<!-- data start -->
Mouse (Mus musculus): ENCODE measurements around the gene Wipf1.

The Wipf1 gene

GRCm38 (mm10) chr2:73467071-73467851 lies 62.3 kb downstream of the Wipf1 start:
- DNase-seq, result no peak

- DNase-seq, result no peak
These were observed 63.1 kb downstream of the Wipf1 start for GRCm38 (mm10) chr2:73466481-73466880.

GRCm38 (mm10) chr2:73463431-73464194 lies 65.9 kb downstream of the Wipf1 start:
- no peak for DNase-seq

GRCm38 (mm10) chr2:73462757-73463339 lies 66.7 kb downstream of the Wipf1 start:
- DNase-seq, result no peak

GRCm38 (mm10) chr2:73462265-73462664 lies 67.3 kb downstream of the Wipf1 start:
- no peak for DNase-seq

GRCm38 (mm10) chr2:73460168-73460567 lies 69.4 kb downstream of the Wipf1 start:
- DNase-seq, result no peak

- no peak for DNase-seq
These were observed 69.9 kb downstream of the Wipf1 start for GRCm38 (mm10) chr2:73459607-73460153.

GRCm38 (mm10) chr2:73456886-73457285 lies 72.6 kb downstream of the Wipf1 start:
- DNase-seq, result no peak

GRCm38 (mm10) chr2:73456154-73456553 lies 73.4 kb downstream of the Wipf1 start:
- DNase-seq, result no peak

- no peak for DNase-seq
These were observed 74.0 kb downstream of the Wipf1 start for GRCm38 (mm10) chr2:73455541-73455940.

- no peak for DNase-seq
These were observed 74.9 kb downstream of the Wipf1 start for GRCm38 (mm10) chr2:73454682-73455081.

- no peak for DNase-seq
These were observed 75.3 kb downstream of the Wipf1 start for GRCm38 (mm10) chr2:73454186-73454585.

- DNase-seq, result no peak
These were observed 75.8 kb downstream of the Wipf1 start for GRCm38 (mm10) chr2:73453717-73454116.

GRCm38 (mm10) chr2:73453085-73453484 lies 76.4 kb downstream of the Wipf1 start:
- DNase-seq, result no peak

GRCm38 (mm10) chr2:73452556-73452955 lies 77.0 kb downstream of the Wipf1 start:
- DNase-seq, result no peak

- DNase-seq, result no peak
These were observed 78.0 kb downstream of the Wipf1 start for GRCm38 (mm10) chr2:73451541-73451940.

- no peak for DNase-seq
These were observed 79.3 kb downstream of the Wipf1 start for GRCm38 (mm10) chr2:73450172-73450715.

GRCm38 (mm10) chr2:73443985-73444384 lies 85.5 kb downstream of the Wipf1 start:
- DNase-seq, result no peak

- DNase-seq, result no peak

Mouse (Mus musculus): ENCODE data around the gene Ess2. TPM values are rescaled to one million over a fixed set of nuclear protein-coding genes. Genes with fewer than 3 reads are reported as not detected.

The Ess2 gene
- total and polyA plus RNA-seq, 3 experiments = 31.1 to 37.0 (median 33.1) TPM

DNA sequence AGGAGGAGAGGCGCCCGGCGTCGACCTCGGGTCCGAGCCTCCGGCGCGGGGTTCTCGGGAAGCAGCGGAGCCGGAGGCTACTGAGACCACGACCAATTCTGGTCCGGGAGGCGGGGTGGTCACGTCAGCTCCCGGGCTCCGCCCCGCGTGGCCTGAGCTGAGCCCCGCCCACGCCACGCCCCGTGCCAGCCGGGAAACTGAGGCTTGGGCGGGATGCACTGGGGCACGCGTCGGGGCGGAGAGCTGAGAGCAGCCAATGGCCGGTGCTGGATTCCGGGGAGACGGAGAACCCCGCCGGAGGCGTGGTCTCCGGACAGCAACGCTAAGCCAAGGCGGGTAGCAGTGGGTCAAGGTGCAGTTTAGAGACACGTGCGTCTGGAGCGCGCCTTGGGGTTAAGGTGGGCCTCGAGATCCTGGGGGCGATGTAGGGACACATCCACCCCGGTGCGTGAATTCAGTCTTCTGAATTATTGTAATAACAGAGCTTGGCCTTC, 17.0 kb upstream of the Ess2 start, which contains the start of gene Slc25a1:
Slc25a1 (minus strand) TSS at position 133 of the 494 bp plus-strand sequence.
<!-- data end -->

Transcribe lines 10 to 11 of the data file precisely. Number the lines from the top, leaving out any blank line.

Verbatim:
- DNase-seq, result no peak

GRCm38 (mm10) chr2:73462265-73462664 lies 67.3 kb downstream of the Wipf1 start: